On average, the men and women reported having sex about seven times per month. It was just that both partners thought the sex was worse when women were doing more than 60% of childcare.
Just an interesting topic I brought up with Mr Human hahah. When I lived with him in Amsterdam, we actually split the chores pretty well I think. We did our laundry together (or one would do it if the other was busy, but we made efforts to make sure it was balanced out), cleaned the kitchen together, I'd vacuum while he'd dust. We cooked dinners together (he always does the frying though, I scream when the oil spits up, that shit is terrifying). It was really nice actually, now that I think back on it.
So some excerpts I found interesting.
- I first read about the correlation between less sex and sharing home chores a couple years ago... The theory was that people are aroused by manly men and womanly women. So watching your spouse do something traditionally done by the opposite sex—a man vacuuming, for example—might arouse appreciation, but not sexual longing."
- Those studies may not have been completely wrong; but they were significantly dated, based on couples surveyed in the 1980s and early 1990s. New research on couples who got together more recently has reached a totally different conclusion: Sharing chores and childcare these days actually leads to better sex and happier, more stable relationships.
- Then, in the latest research, Carlson looked at the same couples’ reported division of childcare and compared that to how they rated the quality of their relationship and sex lives. Carlson found that in unequal arrangements, where women did most of the childcare, couples reported worse sex and less satisfying marriages.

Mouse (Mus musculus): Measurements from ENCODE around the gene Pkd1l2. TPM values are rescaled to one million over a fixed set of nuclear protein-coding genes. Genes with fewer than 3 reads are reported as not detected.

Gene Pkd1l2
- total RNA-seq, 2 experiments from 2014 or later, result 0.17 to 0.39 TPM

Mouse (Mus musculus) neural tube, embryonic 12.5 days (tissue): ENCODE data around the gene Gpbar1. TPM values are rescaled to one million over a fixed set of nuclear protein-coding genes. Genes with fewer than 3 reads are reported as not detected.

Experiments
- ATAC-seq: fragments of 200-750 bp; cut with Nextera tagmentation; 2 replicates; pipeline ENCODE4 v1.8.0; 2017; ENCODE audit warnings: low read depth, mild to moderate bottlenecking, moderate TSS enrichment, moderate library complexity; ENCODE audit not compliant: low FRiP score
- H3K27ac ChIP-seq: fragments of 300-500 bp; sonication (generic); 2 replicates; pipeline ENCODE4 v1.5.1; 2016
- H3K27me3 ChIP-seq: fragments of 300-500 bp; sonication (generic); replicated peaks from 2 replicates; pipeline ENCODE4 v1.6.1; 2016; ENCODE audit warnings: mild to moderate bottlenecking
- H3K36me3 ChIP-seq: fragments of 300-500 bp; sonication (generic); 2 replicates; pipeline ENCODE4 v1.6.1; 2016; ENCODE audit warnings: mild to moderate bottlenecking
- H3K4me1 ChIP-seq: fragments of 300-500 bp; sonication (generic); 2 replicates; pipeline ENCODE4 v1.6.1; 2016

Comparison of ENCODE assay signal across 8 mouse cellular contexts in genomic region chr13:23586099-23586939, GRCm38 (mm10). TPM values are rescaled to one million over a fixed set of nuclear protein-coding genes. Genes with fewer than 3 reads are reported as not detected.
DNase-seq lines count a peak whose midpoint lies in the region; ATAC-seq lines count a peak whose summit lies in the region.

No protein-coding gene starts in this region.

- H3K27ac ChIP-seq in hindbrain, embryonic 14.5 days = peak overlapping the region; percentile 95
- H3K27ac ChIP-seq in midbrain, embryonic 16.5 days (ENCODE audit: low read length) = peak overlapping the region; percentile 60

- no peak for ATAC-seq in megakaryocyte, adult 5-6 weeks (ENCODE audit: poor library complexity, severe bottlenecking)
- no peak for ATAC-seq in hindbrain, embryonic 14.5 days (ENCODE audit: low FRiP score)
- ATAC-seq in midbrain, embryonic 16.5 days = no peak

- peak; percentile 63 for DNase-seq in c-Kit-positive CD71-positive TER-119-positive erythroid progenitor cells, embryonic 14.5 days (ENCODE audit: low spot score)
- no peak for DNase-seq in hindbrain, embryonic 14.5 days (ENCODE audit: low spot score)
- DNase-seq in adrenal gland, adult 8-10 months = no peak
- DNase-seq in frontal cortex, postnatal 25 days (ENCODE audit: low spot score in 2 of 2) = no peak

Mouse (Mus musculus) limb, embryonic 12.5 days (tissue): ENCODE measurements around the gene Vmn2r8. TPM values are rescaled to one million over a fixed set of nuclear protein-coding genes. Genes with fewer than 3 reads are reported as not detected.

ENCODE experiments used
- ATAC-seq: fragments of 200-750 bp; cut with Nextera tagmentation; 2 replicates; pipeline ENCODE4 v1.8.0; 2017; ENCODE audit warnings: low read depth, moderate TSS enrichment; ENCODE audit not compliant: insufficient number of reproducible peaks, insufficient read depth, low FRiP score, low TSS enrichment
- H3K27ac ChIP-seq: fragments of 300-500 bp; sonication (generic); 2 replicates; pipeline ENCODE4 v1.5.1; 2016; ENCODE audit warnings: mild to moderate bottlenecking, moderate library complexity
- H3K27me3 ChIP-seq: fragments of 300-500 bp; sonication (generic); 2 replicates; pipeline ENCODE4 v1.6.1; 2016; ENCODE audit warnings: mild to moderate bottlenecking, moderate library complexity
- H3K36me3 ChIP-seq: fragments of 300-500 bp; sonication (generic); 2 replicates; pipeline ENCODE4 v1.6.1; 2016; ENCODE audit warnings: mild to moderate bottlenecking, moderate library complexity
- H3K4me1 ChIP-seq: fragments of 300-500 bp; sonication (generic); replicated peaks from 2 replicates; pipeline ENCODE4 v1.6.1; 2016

- On average, the men and women reported having sex about seven times per month. It was just that both partners thought the sex was worse when women were doing more than 60% of childcare.
- The couples had the highest quality relationships and sex when they shared childcare equally, which the researchers defined as each partner doing somewhere between 40% and 60% of the work.
“All these things are changing,” the family historian Stephanie Coontz told me. “In the 1950s if you wanted to have a stable relationship and you were a woman, you’d better stick to being a good housekeeper and a good listener. And God forbid you should ask your husband to do dishes or change diapers.”
Today the opposite is true.
- “Shared childcare and housework is now one of the best predictors of marital satisfaction and actually we find that it lowers divorce rates,” Coontz said. “What men and women want in a relationship is someone they can respect, someone who’s interested in them but also interesting on their own, someone who shares their activities and interests.”
I especially thought interesting the part about changing times and how now-a-days its more about equality in household care and childcare. I don't know, its very well known that our modern society is characterised by women slowly becoming more active in society but it's nice to see this take on it. How it might affect what relationships look like. Also interesting that people's take on a 'happy relationship' can change so vastly in different times right? For me, I've grown up with it being obvious that you'd want equality but it's a nice reminder that this wasn't always the case.